Rubicon TV, Renegade TV, NRK, Netflix, 24 Episodes, 43-58 Minutes (per episode)

Review:

*Written in 2014.

I’ve loved Steven Van Zandt since I first saw him on The Sopranos, as the character Silvio Dante. On Lilyhammer, he plays an almost identical character. I’m not complaining, I actually quite enjoy it. In fact, this feels like it could be a sequel to The Sopranos and in a spiritual sense, it is.

The plot, in a nutshell, is about a top mob guy giving up his new boss in exchange for witness protection. He requests to be sent to Lilyhammer in Norway because he loved the ’94 Winter Olympics and he feels that it is the last place anyone will look for him. What happens is an awesome series of events that makes this show one of the best new shows of the last few years.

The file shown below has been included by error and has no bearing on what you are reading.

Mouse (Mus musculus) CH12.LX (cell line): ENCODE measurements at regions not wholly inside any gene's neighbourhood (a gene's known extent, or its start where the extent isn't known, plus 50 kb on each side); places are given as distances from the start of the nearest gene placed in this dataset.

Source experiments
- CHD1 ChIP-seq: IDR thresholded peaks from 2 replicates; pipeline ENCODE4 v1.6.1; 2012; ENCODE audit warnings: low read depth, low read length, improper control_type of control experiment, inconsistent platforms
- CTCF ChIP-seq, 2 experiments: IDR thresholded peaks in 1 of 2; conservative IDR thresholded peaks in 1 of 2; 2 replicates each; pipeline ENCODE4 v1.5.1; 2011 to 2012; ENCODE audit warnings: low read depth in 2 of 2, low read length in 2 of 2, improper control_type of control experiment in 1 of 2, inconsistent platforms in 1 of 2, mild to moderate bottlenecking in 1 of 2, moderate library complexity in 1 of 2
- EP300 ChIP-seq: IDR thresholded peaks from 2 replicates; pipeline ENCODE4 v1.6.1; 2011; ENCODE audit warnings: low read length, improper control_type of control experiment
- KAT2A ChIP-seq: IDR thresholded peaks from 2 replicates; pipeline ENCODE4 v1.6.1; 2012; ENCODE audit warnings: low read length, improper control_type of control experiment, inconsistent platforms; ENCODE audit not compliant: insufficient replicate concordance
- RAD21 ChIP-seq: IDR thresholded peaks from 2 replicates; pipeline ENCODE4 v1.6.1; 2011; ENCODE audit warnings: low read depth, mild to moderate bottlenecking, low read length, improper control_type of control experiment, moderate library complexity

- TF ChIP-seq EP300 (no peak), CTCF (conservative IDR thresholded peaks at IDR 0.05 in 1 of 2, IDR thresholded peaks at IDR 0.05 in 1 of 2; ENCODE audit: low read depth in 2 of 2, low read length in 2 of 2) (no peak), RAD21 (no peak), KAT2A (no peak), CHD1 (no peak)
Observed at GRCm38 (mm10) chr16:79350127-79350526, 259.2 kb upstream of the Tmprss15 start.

The cast of characters in Lilyhammer are unique and thoroughly entertaining. There is the sidekick and partner Torgeir, who thinks his new life is a Tarantino movie, his brother Roar, who is stupidly hilarious, Jan, the king of bad luck, and several others who round this thing out.

At first glance, this show doesn’t tread on new territory but once you get into it and see this Sopranos-like world unfold in Norway, the situations that follow are great. In fact, out of all the Netflix shows that are streaming now, I’d have to put this in the top three. It is a perfect balance of drama and comedy and Van Zandt shines as the focal point of this series: no longer being one of many secondary actors like he was on The Sopranos.

Rating: 7.75/10
Pairs well with: The Sopranos